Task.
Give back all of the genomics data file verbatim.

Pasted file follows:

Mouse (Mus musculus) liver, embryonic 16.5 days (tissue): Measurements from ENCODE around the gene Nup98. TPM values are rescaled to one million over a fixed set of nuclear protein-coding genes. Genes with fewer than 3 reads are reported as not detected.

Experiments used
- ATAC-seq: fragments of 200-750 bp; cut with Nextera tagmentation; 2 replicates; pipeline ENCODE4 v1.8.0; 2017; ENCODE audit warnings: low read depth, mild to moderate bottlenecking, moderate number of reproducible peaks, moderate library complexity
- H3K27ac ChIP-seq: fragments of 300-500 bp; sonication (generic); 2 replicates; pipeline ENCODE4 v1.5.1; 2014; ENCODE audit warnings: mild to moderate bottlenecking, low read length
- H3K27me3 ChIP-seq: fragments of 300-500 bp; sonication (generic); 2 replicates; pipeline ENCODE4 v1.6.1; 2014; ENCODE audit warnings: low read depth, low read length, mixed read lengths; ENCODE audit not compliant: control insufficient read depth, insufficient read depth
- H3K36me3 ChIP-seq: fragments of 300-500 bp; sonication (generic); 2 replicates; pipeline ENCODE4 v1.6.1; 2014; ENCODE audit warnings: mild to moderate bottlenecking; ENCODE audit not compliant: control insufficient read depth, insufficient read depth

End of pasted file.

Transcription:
Mouse (Mus musculus) liver, embryonic 16.5 days (tissue): Measurements from ENCODE around the gene Nup98. TPM values are rescaled to one million over a fixed set of nuclear protein-coding genes. Genes with fewer than 3 reads are reported as not detected.

Experiments used
- ATAC-seq: fragments of 200-750 bp; cut with Nextera tagmentation; 2 replicates; pipeline ENCODE4 v1.8.0; 2017; ENCODE audit warnings: low read depth, mild to moderate bottlenecking, moderate number of reproducible peaks, moderate library complexity
- H3K27ac ChIP-seq: fragments of 300-500 bp; sonication (generic); 2 replicates; pipeline ENCODE4 v1.5.1; 2014; ENCODE audit warnings: mild to moderate bottlenecking, low read length
- H3K27me3 ChIP-seq: fragments of 300-500 bp; sonication (generic); 2 replicates; pipeline ENCODE4 v1.6.1; 2014; ENCODE audit warnings: low read depth, low read length, mixed read lengths; ENCODE audit not compliant: control insufficient read depth, insufficient read depth
- H3K36me3 ChIP-seq: fragments of 300-500 bp; sonication (generic); 2 replicates; pipeline ENCODE4 v1.6.1; 2014; ENCODE audit warnings: mild to moderate bottlenecking; ENCODE audit not compliant: control insufficient read depth, insufficient read depth